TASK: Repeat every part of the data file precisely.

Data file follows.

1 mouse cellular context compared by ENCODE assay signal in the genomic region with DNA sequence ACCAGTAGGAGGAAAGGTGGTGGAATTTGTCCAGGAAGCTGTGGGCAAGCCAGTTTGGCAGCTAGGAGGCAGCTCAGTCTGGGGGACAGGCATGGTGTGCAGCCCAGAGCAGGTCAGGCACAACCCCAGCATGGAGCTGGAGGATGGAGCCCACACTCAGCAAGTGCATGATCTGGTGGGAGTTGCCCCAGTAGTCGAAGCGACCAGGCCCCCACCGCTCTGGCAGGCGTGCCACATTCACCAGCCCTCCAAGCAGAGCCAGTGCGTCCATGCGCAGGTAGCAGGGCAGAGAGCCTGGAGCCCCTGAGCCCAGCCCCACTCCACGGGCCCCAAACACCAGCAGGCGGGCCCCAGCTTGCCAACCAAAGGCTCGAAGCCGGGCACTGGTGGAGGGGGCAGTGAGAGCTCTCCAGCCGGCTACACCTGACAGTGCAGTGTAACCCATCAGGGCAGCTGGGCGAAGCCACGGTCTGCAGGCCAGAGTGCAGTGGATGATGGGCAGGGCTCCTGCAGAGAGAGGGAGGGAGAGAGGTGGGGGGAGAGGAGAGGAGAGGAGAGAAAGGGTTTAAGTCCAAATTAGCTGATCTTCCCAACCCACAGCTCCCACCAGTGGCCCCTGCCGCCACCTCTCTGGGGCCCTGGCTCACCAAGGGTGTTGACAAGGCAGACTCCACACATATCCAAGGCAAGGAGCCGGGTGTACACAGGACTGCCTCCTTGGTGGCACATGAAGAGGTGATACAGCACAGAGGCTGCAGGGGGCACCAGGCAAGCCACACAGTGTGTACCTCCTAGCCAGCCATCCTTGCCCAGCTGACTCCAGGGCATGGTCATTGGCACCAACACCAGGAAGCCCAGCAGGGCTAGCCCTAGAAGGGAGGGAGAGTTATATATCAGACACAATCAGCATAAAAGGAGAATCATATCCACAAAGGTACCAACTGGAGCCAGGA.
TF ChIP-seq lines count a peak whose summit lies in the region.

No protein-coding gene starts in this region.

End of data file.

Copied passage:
1 mouse cellular context compared by ENCODE assay signal in the genomic region with DNA sequence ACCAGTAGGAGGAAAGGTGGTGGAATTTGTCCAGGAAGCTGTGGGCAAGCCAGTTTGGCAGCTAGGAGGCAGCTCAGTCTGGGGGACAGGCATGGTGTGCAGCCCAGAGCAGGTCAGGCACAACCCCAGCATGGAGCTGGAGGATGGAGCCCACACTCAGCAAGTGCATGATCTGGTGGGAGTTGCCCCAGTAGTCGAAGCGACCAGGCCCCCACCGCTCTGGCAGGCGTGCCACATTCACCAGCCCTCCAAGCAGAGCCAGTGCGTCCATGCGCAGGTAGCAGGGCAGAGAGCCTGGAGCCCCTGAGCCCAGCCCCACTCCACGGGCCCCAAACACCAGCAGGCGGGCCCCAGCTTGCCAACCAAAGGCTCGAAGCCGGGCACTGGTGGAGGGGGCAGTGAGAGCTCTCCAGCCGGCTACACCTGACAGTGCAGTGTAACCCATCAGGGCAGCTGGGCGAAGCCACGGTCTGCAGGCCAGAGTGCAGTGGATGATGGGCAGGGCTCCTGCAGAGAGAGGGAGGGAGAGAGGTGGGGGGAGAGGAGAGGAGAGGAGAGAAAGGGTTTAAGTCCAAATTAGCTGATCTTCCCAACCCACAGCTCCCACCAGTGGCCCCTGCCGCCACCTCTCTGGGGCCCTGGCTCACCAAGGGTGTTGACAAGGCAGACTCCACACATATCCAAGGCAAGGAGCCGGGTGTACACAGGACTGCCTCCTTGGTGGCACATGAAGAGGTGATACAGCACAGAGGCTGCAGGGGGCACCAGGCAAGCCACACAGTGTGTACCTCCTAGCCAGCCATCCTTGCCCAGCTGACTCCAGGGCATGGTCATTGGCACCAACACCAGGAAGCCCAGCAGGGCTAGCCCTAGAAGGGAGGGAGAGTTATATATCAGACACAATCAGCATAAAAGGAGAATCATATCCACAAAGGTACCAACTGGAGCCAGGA.
TF ChIP-seq lines count a peak whose summit lies in the region.

No protein-coding gene starts in this region.